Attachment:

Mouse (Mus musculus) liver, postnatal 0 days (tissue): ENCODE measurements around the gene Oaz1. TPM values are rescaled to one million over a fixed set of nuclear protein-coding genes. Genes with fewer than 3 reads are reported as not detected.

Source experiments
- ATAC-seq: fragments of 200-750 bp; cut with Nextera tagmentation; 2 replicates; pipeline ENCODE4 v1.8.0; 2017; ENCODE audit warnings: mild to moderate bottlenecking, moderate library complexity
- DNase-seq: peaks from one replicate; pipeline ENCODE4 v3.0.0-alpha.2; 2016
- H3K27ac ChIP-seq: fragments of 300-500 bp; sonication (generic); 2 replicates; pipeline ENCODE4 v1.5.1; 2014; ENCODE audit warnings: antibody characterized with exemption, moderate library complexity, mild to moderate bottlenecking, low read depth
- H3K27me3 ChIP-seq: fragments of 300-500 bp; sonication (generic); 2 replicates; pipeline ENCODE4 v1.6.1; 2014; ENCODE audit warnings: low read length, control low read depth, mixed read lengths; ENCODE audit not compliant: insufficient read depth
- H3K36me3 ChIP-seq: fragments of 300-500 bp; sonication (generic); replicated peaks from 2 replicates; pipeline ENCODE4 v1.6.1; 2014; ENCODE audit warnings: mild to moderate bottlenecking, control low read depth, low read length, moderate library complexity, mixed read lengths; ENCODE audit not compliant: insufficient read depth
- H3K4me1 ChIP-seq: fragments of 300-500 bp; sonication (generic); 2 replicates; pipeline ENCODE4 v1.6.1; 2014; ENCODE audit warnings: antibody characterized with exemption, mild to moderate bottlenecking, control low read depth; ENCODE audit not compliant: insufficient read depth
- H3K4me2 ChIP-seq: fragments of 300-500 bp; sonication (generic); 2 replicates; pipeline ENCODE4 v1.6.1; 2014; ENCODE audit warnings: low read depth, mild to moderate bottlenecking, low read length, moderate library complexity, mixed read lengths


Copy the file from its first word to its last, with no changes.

Mouse (Mus musculus) liver, postnatal 0 days (tissue): ENCODE measurements around the gene Oaz1. TPM values are rescaled to one million over a fixed set of nuclear protein-coding genes. Genes with fewer than 3 reads are reported as not detected.

Source experiments
- ATAC-seq: fragments of 200-750 bp; cut with Nextera tagmentation; 2 replicates; pipeline ENCODE4 v1.8.0; 2017; ENCODE audit warnings: mild to moderate bottlenecking, moderate library complexity
- DNase-seq: peaks from one replicate; pipeline ENCODE4 v3.0.0-alpha.2; 2016
- H3K27ac ChIP-seq: fragments of 300-500 bp; sonication (generic); 2 replicates; pipeline ENCODE4 v1.5.1; 2014; ENCODE audit warnings: antibody characterized with exemption, moderate library complexity, mild to moderate bottlenecking, low read depth
- H3K27me3 ChIP-seq: fragments of 300-500 bp; sonication (generic); 2 replicates; pipeline ENCODE4 v1.6.1; 2014; ENCODE audit warnings: low read length, control low read depth, mixed read lengths; ENCODE audit not compliant: insufficient read depth
- H3K36me3 ChIP-seq: fragments of 300-500 bp; sonication (generic); replicated peaks from 2 replicates; pipeline ENCODE4 v1.6.1; 2014; ENCODE audit warnings: mild to moderate bottlenecking, control low read depth, low read length, moderate library complexity, mixed read lengths; ENCODE audit not compliant: insufficient read depth
- H3K4me1 ChIP-seq: fragments of 300-500 bp; sonication (generic); 2 replicates; pipeline ENCODE4 v1.6.1; 2014; ENCODE audit warnings: antibody characterized with exemption, mild to moderate bottlenecking, control low read depth; ENCODE audit not compliant: insufficient read depth
- H3K4me2 ChIP-seq: fragments of 300-500 bp; sonication (generic); 2 replicates; pipeline ENCODE4 v1.6.1; 2014; ENCODE audit warnings: low read depth, mild to moderate bottlenecking, low read length, moderate library complexity, mixed read lengths